Tuesday, January 5, 2016

Poll: Americans are Broke and Angry

A new survey conducted by NBC, Esquire and Survey Monkey shows nearly half (49%) of all Americans in an online poll of 3,257 adults say they feel angrier today than they did a year ago — while 42% say they're just as angry (and only 8% say they're less angry).

According to the survey:

  • The least angry household-income brackets: the very rich ($150,000-plus) and the very poor ($15,000 and less).
  • The most angry: the middle of the middle-class ($50,000 to $74,999).

* My notes: According to Social Security wage data, 2.9% of all wage earners make $150,000-plus — and 31.7% of all wage earners make $15,000 and less — and 9.7% of wage earners make between $50,000 to $75,000 a year. So while this may be a true "middle-class wage" (as the survey defines), most U.S. workers don't come close to earning this. Don't confuse what can be described as "middle-class" to what the actual middle-of-the-middle is for all wage earners, which is $28,000 a year — which is known as the "median wage" (50% earn more and 50% earn less). In contrast, Hillary Clinton believes $250,000 a year is "middle-class", when that is actually in the top 1% of all wage earners.

Directly below are the approximate quintiles for the 155 million wage earners we have in the U.S. work force, and what they earn according to Social Security wage data:

  • 37,025,230 wage earners make between $5,000 and $10,000 a year (the very bottom quintile).
  • 23,796,712 wage earners make between $10,000 and $20,000 a year.
  • 30,337,461 wage earners make between $20,000 and $35,000 a year (the middle quintile).
  • 32,465,974 wage earners make between $35,000 and $60,000 a year.
  • 32,146,964 wage earners make $60,000 or more a year (the very top quintile).

* Note: The actual quintiles above would be 31,154,468 workers per each quintile (being 20% each), where the exact middle is $28,031.02 a year (half earn less and half earn more).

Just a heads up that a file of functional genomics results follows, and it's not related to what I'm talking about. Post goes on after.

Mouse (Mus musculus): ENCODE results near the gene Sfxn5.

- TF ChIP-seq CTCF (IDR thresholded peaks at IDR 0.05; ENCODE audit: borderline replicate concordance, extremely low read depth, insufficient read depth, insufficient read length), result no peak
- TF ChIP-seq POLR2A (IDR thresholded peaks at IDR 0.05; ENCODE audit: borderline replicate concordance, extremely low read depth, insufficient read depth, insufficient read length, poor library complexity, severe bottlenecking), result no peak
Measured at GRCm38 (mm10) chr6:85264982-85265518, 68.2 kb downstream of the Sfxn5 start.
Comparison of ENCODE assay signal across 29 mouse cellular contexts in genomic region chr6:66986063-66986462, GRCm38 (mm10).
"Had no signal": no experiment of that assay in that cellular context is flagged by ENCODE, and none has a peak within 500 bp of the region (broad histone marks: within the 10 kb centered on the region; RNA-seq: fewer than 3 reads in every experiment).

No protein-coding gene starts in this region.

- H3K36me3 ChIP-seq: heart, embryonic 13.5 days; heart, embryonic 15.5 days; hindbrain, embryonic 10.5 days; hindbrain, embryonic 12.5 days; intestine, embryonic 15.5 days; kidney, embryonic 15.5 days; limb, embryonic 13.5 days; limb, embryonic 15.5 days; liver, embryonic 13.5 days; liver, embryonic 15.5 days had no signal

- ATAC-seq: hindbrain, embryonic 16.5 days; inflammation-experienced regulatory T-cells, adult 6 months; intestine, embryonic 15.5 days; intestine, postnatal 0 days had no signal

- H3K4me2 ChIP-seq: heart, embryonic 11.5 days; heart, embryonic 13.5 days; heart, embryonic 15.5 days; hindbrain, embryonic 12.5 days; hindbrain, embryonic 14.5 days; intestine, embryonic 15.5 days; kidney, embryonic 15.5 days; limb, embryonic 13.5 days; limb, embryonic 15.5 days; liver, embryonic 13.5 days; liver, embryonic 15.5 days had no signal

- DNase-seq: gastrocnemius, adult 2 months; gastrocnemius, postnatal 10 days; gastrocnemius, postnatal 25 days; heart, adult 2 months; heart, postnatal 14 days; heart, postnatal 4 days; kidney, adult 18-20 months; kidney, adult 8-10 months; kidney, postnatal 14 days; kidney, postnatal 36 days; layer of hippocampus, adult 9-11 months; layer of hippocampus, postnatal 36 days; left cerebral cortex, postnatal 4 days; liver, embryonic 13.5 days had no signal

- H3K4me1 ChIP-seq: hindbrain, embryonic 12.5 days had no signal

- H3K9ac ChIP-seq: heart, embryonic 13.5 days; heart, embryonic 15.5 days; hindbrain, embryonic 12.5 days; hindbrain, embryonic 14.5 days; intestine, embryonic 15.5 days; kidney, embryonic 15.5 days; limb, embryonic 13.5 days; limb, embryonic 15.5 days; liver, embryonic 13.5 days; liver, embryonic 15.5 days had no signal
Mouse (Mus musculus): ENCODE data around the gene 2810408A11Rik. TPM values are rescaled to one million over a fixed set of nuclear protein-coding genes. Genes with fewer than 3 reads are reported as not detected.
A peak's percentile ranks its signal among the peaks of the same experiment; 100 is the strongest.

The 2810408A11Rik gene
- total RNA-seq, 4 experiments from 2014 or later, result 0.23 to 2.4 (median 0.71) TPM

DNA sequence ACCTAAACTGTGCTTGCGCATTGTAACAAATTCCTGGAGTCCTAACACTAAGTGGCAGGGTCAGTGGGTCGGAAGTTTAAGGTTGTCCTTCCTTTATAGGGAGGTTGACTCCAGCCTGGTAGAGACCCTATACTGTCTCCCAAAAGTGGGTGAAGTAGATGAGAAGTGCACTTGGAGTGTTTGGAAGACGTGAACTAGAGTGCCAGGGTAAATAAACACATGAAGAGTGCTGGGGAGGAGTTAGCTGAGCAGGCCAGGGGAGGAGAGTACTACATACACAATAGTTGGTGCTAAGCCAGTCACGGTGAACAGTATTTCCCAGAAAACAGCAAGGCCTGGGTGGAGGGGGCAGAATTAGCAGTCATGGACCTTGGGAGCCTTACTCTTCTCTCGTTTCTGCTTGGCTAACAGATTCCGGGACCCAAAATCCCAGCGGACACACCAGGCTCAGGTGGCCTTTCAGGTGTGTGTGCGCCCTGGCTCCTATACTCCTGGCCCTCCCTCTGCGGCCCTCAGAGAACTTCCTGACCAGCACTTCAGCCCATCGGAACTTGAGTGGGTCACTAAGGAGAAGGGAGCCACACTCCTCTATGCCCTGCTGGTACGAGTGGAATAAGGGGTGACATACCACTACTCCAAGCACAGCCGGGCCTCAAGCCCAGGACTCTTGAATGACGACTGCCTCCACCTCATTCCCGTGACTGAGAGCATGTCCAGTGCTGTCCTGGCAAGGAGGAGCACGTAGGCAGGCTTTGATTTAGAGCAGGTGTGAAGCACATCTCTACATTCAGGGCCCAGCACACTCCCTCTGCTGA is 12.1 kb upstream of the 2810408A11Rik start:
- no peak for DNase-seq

The new survey also shows:

  • 18% don't make enough to pay all their bills (About the entire the bottom quintile).
  • 46% make just enough to pay bills (Almost all those earning the "median wage" of $28,000 a year and everybody else under them).
  • 35% make enough to save and buy some extras (Which would be the top 5th quintile making over $60,000 a year and half of the top 4th quintile making between $35,000 and $60,000 a year)


  • Everybody making $47,000 or less a year can't save or buy extras — but yet the survey claims: "There's little correlation between anger and how one's faring financially." Total B.S.
  • 91% of all Americans are angrier (or just as angry) today as they were a year ago.

1 comment:

  1. Wall Street Journal (January 4, 2016) Voters Dour Mood Is Clear

    Public-opinion experts see a kind of darkness out there...

    Republican pollster Bill McInturff and Democrat Fred Yang conducted a Wall Street Journal/NBC News survey, and says: "The country is unable to shake the perpetual feeling of the blues—anxious and upset and angry that our politics cannot seem to fix these problems."

    Republican pollster Kellyanne Conway describes the nation’s mood this way: "Sour and dour. Nervous, on edge, a feeling of vulnerability and a lack of control." She frames the two parties’ choices this way: Will Mrs. Clinton run promising the third term of President Barack Obama, or the third term of her husband, Bill Clinton? Is it possible that “the anti-Washington, anti-political-class antipathy has created a path so wide and so deep that only Trump can fill it?”

    Democratic pollster Fred Yang sounds similar tones: "Anxious, dissatisfied, impatient and basically any other word that connotes uncertainty."

    Democrat Celinda Lake summarizes American's views succinctly: "They think the future is weak for themselves and the next generation, and they despair of politicians especially in Washington getting anything done.”

    And where will all that anxiety lead by the time voters actually start casting ballots? So far, of course, the national mood has helped fuel the rise of the antiestablishment outsiders Donald Trump and Sen. Bernie Sanders.